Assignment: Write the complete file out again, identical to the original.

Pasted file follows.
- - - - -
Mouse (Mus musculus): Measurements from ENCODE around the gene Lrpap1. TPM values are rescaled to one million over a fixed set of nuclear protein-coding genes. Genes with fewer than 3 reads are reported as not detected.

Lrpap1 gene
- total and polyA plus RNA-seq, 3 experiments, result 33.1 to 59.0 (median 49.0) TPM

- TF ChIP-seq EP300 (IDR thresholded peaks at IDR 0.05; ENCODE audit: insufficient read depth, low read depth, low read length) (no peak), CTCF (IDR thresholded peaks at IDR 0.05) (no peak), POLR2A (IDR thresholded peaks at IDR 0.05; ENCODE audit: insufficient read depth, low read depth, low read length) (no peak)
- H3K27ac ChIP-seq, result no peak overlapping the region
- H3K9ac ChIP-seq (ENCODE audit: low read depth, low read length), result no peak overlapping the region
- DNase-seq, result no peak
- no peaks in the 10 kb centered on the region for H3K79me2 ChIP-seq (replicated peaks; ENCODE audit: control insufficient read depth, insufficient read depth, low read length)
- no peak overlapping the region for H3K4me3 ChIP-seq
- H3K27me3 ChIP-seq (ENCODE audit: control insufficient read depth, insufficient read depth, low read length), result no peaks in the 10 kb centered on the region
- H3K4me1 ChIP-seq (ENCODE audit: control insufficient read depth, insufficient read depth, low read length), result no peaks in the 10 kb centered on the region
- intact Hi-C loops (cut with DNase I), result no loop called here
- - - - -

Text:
Mouse (Mus musculus): Measurements from ENCODE around the gene Lrpap1. TPM values are rescaled to one million over a fixed set of nuclear protein-coding genes. Genes with fewer than 3 reads are reported as not detected.

Lrpap1 gene
- total and polyA plus RNA-seq, 3 experiments, result 33.1 to 59.0 (median 49.0) TPM

- TF ChIP-seq EP300 (IDR thresholded peaks at IDR 0.05; ENCODE audit: insufficient read depth, low read depth, low read length) (no peak), CTCF (IDR thresholded peaks at IDR 0.05) (no peak), POLR2A (IDR thresholded peaks at IDR 0.05; ENCODE audit: insufficient read depth, low read depth, low read length) (no peak)
- H3K27ac ChIP-seq, result no peak overlapping the region
- H3K9ac ChIP-seq (ENCODE audit: low read depth, low read length), result no peak overlapping the region
- DNase-seq, result no peak
- no peaks in the 10 kb centered on the region for H3K79me2 ChIP-seq (replicated peaks; ENCODE audit: control insufficient read depth, insufficient read depth, low read length)
- no peak overlapping the region for H3K4me3 ChIP-seq
- H3K27me3 ChIP-seq (ENCODE audit: control insufficient read depth, insufficient read depth, low read length), result no peaks in the 10 kb centered on the region
- H3K4me1 ChIP-seq (ENCODE audit: control insufficient read depth, insufficient read depth, low read length), result no peaks in the 10 kb centered on the region
- intact Hi-C loops (cut with DNase I), result no loop called here